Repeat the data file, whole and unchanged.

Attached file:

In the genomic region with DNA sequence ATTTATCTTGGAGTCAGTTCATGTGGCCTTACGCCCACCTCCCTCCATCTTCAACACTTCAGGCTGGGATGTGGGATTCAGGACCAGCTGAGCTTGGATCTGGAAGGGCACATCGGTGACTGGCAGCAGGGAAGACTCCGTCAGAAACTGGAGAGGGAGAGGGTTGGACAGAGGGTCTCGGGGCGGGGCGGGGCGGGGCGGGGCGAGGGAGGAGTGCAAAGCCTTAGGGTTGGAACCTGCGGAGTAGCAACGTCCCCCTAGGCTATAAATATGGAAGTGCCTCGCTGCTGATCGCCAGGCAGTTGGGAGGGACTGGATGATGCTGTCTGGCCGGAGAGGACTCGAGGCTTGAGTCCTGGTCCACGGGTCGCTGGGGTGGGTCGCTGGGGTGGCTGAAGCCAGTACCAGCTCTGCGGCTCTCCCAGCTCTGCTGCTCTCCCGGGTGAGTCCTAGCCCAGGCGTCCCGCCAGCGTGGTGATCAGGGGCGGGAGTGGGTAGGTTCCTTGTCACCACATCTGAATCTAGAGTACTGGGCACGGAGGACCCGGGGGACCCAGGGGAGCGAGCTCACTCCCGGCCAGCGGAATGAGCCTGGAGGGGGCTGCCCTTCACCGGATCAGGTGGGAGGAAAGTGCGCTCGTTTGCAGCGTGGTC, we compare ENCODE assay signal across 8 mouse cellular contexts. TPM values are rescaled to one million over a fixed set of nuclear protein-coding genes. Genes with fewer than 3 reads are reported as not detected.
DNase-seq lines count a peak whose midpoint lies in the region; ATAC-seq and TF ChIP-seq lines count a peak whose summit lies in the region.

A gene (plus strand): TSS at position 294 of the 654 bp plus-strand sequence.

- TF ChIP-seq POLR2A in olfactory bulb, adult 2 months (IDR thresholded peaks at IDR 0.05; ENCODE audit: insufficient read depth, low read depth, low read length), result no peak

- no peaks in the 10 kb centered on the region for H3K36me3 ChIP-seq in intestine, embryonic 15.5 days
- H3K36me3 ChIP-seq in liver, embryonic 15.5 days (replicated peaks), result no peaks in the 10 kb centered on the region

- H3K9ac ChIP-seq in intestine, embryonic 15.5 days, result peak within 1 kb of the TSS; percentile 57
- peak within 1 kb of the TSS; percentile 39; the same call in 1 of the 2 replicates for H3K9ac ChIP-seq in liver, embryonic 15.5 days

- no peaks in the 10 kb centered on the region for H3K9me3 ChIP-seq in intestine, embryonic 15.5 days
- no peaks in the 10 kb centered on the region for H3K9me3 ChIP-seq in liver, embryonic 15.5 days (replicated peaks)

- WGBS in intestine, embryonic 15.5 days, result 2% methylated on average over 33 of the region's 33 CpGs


In the genomic region with DNA sequence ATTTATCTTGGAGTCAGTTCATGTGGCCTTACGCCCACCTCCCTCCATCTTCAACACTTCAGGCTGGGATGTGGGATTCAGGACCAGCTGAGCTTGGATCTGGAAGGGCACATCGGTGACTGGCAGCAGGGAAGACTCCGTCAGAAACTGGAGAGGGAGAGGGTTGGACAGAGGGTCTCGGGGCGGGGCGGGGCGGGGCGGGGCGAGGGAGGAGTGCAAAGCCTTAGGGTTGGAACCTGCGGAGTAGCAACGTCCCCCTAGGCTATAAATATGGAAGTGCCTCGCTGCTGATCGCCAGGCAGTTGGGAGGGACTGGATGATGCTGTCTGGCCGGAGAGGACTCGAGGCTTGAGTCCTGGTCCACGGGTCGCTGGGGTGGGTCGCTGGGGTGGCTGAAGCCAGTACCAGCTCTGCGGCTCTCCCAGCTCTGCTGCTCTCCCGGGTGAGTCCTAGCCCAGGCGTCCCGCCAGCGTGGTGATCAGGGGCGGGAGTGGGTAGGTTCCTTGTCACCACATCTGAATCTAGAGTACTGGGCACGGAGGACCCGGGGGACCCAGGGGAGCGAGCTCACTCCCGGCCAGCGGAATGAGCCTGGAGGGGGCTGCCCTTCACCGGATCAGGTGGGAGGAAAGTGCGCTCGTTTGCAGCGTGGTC, we compare ENCODE assay signal across 8 mouse cellular contexts. TPM values are rescaled to one million over a fixed set of nuclear protein-coding genes. Genes with fewer than 3 reads are reported as not detected.
DNase-seq lines count a peak whose midpoint lies in the region; ATAC-seq and TF ChIP-seq lines count a peak whose summit lies in the region.

A gene (plus strand): TSS at position 294 of the 654 bp plus-strand sequence.

- TF ChIP-seq POLR2A in olfactory bulb, adult 2 months (IDR thresholded peaks at IDR 0.05; ENCODE audit: insufficient read depth, low read depth, low read length), result no peak

- no peaks in the 10 kb centered on the region for H3K36me3 ChIP-seq in intestine, embryonic 15.5 days
- H3K36me3 ChIP-seq in liver, embryonic 15.5 days (replicated peaks), result no peaks in the 10 kb centered on the region

- H3K9ac ChIP-seq in intestine, embryonic 15.5 days, result peak within 1 kb of the TSS; percentile 57
- peak within 1 kb of the TSS; percentile 39; the same call in 1 of the 2 replicates for H3K9ac ChIP-seq in liver, embryonic 15.5 days

- no peaks in the 10 kb centered on the region for H3K9me3 ChIP-seq in intestine, embryonic 15.5 days
- no peaks in the 10 kb centered on the region for H3K9me3 ChIP-seq in liver, embryonic 15.5 days (replicated peaks)

- WGBS in intestine, embryonic 15.5 days, result 2% methylated on average over 33 of the region's 33 CpGs